In the world of boxing, there’s no such thing as having too many sponsors. Or is there?
That’s the question legendary announcer Michael Buffer has raised after the boxing icon took issue with the ring used for Tim Tszyu’s win over Tony Harrison on Sunday.
Tszyu knocked Harrison out in the ninth round to claim the interim WBO super welterweight title and lock in a date with undisputed champion Jermell Charlo.
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But Buffer, a famed boxing, WWE and NFL announcer, was unimpressed by the ropes around the ring for the Tszyu vs Harrison fight.
Buffer shared an image from the fight where the thick white ropes, emblazoned with countless sponsor logos, mean you can barely make out the faces of the spectators watching on ringside.
He compared it to an photo from a 1982 fight between Larry Holmes and Gerry Cooney, where the ropes are much thinner, almost-WWE style, and there isn’t a sponsor logo to be seen.
Buffer tweeted: “Remember when fans could sit at ringside or lower level seats and actually see the action in the ring? This is now a disgrace! Take a look at 40 yrs ago and now!”
Boxing is in a different era to the glory days of the 20th century and boxers of course need sponsors to get paid and pay their team so pay-per-views can be broadcast and fans can tune in to watch their fights.
Fighters and promoters need still need to make money somehow, but has boxing advertising has gone too far?
After all, if you’re paying good money to watch a fight ringside, you shouldn’t have to crane your neck to see the action.
Every minute of the TV broadcast and inch of the boxing ring is now prime real estate for advertising, including the canvas floor.
Tszyu arrived at Sydney’s Qudos Bank Arena wearing a blue jersey with the logos of at least 10 different sponsors front and centre.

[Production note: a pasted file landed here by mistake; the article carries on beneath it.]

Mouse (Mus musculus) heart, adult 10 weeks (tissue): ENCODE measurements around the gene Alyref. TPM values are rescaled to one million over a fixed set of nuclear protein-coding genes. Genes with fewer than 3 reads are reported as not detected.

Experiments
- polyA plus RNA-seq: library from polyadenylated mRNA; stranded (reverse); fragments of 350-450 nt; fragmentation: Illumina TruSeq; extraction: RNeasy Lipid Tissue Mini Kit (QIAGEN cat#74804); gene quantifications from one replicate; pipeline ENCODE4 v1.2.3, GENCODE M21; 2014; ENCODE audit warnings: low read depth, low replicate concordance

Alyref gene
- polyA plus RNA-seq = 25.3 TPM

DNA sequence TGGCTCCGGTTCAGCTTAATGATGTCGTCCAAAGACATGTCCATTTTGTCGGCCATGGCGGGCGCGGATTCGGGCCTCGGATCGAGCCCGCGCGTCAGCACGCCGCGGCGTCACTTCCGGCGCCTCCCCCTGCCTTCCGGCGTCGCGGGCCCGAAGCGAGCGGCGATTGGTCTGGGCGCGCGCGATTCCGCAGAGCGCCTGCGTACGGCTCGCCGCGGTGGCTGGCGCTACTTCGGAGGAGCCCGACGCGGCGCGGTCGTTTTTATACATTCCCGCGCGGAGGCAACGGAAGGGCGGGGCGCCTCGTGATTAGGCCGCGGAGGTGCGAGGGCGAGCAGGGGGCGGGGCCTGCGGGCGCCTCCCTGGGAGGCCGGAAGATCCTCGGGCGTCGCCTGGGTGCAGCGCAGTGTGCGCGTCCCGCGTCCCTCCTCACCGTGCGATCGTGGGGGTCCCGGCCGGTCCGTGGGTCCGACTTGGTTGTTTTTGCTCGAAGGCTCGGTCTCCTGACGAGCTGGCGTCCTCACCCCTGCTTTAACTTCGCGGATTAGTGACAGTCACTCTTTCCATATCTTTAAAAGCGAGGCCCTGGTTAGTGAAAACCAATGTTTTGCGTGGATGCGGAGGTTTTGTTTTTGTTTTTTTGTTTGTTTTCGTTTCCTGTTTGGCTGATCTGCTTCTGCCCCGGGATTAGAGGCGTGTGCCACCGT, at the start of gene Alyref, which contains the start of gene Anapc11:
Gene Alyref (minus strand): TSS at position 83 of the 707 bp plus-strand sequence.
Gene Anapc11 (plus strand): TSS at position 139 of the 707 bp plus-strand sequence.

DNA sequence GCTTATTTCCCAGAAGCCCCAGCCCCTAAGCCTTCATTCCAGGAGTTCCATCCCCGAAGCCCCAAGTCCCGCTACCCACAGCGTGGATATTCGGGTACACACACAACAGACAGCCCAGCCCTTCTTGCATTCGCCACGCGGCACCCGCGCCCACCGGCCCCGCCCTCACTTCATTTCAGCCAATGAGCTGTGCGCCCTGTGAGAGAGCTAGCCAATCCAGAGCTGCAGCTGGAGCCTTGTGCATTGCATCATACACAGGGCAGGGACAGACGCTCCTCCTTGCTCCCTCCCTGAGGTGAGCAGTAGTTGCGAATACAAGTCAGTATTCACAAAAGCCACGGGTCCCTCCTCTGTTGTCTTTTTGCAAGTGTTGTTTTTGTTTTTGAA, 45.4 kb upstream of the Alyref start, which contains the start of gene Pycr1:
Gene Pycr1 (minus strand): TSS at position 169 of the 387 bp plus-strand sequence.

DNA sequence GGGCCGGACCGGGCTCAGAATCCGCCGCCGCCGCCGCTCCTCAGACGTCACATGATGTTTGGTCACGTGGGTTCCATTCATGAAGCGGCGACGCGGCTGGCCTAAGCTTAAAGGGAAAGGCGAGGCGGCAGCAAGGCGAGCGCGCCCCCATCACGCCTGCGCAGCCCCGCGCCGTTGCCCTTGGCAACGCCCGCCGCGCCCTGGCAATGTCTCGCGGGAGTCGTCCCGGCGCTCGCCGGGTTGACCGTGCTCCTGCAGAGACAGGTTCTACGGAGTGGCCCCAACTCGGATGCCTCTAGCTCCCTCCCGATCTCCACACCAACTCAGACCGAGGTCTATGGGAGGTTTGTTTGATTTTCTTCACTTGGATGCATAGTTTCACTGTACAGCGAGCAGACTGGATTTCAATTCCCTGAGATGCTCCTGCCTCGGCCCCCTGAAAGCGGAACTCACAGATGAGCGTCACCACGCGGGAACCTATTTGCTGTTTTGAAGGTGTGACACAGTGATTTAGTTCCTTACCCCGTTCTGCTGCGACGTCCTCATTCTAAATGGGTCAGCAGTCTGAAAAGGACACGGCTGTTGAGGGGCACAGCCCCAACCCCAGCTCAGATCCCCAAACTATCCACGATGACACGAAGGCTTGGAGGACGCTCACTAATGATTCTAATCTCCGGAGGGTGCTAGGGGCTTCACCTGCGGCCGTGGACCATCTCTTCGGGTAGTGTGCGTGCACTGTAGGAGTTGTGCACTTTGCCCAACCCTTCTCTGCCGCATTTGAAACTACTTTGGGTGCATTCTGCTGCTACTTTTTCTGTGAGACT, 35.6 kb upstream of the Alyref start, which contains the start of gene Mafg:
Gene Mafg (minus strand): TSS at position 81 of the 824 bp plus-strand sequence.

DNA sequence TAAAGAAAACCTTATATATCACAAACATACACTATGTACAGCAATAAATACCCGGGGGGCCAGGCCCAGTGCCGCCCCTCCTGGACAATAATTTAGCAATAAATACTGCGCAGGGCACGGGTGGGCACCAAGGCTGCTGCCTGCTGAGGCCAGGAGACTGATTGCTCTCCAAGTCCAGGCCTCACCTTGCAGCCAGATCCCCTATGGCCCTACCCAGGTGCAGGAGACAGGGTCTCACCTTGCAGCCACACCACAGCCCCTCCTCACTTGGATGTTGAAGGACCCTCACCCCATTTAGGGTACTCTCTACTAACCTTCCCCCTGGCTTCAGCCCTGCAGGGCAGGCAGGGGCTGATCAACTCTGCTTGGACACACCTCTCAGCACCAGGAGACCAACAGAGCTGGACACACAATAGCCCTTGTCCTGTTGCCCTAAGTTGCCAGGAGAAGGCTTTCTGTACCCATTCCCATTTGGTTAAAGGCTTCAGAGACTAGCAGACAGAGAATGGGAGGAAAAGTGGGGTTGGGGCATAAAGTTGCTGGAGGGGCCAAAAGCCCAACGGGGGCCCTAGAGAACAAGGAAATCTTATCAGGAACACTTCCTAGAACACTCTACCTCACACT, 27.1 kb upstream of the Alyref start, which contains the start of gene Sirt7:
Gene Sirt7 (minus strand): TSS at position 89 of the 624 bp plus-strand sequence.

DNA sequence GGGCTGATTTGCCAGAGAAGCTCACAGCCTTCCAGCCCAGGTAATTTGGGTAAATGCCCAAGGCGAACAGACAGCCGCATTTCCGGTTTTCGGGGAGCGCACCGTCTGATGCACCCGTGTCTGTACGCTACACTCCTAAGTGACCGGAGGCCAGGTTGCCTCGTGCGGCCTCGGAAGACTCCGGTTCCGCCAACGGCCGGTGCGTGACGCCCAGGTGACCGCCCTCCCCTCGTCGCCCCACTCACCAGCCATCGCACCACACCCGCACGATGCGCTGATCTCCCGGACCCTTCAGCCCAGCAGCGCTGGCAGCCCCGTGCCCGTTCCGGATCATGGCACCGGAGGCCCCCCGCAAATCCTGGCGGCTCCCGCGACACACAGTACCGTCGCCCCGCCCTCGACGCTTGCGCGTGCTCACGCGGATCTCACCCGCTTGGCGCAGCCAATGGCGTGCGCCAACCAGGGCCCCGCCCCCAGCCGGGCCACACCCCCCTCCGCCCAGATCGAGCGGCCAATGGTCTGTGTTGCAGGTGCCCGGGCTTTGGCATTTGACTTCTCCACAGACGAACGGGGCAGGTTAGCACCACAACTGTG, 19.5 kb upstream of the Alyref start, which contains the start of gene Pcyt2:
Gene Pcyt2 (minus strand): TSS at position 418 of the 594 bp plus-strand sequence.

His team wore the same outfit, and changed to a similar red shirt for when young brother Nikita was heading to the ring and all eyes were on him.
News.com.au has contacted promoters No Limit Boxing for comment.
After his victory, Tszyu is now enjoying a well earned overseas holiday but has already turned his attention to Charlo.
He had been set to square off against the American in Las Vegas in January, but a hand injury to Charlo meant the fight was postponed.
Charlo expects to be fit by the end of the US summer, while Tszyu is keen to get back in the ring sooner rather than later, with a potential date in July already floated for the world title fight.
The brash champion wasn’t overly impressed by Tszyu’s performance against Harrison, declaring he didn’t see anything from the Aussie he hadn’t seen before.
“He was impressive. He did what he had to do at home,” Charlo said on the Showtime broadcast.
“He was a little flat to me. My movement, my style, my power will make him do completely different things.
“That’s exactly what we’ve seen — come forward, not as fast or a big pace. Strong, of course. Throws hard punches. Don’t we all? But I’m a different animal in there. I’m a different fighter than Tony.
“He doesn’t really show a lot of athleticism to me. When you’ve got skills, and you’ve got styles and you’ve got power all together, you get four belts. He’s going to be a tough fight because he’s coming forward, but I think he’s perfect for my style.
“I know he can’t take my punch, because I just know my punch is different. It just made me want to fight, just get this over with, shut him up, I’ve shut a lot of them up, it’s just another one.”
Tszyu was congratulated by his dad Kostya and is determined to beat Charlo and become one of the best father and son duos in boxing history.
“The goal now is the best boxing family ever lived,” Tszyu said.